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Do Your Job, Mr. Ashcroft

April 19, 2002

Judge Robert Jones did not mince words Wednesday when he ruled that Atty. Gen. John Ashcroft had no right to shut down Oregon's assisted suicide law. The federal district judge was so outraged by the attorney general's effort to overturn the will of Oregon voters, who twice approved the statute, that he gave voice to what many others had no doubt thought: Who does Ashcroft think he is?

"To allow an attorney general--an appointed executive whose tenure depends entirely on whatever administration occupies the White House--to determine the legitimacy of a particular medical practice

Oregon's assisted suicide law permits mentally competent patients who are terminally ill to ask their doctors for lethal drugs. From 1997, when the law took effect, through 2001, some 90 patients asked their physicians to help them die because they were racked with the pain of end-stage cancer or unable to feed themselves or even talk because of conditions such as Lou Gehrig's disease.

Although the U.S. Supreme Court has ruled that terminally ill people have no constitutional right to be given help in dying, it acknowledged that the states are engaged in an "earnest and profound" debate on this issue. The court cited Oregon approvingly.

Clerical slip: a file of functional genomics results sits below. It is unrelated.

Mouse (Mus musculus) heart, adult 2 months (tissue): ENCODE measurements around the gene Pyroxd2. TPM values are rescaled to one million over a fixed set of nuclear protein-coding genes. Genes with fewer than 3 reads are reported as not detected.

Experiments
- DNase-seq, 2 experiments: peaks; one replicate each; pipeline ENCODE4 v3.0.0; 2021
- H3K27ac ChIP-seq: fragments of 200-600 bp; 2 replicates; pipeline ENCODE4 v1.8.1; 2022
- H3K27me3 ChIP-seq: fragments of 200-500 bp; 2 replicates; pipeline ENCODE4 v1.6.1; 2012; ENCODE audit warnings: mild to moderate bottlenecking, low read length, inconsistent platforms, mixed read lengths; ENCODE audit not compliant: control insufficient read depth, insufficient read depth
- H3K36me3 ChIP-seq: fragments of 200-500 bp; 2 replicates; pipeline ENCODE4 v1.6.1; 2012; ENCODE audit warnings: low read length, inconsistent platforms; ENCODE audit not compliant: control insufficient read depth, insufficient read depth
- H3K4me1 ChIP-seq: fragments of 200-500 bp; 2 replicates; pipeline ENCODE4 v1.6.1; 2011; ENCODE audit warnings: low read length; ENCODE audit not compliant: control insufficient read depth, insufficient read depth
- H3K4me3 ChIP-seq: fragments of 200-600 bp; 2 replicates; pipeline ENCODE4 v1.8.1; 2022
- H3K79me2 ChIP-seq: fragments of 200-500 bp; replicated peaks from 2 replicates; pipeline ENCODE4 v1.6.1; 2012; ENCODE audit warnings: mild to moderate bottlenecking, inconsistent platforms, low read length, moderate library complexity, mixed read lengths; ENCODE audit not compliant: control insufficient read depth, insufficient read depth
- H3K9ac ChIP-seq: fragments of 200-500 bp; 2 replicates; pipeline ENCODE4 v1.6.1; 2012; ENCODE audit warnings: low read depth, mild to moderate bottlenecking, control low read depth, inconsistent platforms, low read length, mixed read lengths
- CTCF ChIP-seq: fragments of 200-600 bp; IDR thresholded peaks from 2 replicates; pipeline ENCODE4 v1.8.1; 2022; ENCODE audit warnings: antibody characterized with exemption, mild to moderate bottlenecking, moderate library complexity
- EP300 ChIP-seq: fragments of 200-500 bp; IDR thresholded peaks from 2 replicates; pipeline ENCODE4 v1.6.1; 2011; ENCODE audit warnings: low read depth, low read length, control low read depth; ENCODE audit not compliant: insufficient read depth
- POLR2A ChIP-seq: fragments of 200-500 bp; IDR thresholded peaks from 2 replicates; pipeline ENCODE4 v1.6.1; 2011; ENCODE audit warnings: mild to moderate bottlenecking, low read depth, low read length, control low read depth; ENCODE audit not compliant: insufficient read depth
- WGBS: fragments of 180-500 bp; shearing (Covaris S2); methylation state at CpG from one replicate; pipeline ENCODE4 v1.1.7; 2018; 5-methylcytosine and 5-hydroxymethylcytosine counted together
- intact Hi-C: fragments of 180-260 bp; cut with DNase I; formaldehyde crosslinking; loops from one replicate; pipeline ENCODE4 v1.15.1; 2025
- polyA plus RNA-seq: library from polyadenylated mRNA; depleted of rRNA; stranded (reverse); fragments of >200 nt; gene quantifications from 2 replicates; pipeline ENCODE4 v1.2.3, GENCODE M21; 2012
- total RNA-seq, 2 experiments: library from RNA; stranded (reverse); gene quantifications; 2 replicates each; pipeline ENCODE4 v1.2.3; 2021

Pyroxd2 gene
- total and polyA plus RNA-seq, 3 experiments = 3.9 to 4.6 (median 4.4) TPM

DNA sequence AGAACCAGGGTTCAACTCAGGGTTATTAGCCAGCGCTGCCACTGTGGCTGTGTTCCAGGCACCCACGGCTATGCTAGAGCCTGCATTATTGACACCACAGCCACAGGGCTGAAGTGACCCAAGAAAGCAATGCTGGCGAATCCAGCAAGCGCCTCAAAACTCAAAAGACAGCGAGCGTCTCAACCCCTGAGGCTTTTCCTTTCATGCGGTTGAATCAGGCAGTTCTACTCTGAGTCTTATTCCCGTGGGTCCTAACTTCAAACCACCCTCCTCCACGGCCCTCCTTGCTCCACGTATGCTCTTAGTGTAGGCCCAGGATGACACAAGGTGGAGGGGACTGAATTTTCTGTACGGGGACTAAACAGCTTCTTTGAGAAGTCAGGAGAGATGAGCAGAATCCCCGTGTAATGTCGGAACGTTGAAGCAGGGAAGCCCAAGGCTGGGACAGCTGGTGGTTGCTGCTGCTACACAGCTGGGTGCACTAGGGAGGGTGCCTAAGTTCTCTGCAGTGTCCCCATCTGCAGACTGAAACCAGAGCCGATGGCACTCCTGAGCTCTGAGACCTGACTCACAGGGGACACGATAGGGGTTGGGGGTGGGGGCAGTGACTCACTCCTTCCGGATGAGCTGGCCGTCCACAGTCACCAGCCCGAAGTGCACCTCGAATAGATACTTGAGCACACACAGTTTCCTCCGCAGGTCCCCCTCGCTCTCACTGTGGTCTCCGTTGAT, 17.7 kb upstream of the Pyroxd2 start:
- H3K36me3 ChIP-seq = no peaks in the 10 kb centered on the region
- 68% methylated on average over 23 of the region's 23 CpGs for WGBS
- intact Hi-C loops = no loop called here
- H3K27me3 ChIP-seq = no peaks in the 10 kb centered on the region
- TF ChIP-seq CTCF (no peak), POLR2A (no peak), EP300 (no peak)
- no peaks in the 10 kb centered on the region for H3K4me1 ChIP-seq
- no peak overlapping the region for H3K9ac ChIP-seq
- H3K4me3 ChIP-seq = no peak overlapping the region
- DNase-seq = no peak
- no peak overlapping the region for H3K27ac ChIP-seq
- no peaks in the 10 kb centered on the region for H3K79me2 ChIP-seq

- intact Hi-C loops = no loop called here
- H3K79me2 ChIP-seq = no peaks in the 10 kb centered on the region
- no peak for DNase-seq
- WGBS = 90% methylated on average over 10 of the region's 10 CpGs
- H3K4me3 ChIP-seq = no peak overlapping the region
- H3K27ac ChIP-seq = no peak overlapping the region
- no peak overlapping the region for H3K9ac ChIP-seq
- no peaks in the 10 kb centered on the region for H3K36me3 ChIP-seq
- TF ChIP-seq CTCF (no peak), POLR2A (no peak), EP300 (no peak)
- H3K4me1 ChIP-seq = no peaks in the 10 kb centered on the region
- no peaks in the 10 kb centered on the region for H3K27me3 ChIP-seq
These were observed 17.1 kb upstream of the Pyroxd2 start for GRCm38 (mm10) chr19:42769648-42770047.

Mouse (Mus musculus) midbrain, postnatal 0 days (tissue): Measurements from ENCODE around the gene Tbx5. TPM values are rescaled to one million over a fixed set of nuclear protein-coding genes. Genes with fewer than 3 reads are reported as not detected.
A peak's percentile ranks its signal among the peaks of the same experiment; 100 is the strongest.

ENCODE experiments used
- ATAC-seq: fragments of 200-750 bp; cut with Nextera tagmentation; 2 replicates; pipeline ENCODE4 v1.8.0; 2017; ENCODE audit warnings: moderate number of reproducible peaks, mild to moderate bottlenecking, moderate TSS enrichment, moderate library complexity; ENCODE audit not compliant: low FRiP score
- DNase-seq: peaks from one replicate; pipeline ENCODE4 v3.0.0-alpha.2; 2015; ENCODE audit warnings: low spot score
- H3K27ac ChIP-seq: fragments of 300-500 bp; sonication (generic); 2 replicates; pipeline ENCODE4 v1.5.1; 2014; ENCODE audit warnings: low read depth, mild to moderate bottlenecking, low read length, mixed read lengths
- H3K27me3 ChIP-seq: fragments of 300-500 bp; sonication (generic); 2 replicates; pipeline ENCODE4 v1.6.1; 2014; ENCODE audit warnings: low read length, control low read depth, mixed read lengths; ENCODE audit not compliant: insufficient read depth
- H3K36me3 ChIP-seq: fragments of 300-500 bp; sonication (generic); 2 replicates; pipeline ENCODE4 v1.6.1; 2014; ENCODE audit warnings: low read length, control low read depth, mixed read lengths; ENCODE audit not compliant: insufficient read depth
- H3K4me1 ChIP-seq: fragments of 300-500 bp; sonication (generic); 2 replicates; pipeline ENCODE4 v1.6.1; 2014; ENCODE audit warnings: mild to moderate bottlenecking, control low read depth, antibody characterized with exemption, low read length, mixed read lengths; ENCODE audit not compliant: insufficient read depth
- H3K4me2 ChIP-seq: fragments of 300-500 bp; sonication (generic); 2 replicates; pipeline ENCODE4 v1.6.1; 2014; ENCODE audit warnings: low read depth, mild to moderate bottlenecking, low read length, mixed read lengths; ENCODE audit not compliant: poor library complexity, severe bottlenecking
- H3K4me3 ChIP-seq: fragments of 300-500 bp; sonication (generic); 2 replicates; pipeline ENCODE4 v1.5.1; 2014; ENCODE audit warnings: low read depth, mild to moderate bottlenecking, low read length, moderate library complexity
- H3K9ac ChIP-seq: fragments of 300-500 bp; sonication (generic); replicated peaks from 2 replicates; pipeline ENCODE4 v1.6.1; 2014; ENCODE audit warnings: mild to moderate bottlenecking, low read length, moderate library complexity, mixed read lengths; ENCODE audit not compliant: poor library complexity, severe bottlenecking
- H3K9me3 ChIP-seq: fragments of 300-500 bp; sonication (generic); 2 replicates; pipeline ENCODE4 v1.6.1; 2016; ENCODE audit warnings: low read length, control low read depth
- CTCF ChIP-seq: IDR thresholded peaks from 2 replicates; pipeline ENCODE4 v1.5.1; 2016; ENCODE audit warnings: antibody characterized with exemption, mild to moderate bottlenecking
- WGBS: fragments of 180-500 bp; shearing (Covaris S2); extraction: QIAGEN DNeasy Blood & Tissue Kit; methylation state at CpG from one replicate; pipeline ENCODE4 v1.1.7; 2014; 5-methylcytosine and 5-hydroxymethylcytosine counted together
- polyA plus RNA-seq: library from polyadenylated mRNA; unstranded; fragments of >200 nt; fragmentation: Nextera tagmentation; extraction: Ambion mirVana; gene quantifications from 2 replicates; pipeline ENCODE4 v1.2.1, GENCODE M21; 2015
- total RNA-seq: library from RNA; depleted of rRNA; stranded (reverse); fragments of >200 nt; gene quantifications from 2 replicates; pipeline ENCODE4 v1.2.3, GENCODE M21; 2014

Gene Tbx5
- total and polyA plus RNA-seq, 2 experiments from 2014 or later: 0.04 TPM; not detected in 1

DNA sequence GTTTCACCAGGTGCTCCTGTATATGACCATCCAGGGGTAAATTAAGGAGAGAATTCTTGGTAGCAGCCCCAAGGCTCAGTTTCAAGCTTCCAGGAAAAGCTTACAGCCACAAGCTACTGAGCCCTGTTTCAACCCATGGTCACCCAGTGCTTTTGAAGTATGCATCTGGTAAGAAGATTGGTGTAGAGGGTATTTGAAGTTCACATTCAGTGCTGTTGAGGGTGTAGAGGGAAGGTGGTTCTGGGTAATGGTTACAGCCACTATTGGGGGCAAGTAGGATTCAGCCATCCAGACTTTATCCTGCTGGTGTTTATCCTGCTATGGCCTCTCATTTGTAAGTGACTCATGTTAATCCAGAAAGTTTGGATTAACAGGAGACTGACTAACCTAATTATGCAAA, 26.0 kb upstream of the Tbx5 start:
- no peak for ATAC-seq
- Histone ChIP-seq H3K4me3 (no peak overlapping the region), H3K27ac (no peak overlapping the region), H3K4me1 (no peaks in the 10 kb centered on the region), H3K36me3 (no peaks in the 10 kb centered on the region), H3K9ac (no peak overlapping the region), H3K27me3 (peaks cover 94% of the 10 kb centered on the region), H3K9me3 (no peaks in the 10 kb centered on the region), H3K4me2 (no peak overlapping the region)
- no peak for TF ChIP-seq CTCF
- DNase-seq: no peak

But Ashcroft, still looking for a way to cut off that debate, declared last November that doctors who prescribed drugs to hasten the death of terminally ill patients under Oregon's duly passed law would be prosecuted under the federal Controlled Substances Act. Ashcroft strongly opposes both assisted suicide and abortion.

Jones slapped a permanent injunction on Ashcroft's directive, allowing Oregon's law to remain in force if the attorney general appealed. He also charged that congressional foes of assisted suicide--after failing to win support for a federal ban--had gone through the back door, "seeking refuge" with Ashcroft, whose "ideology matched their views."

Judge Jones' ruling this week sent a sharp message to Ashcroft: You are not Congress, you are not president. The attorney general has more than enough to do in his own job.

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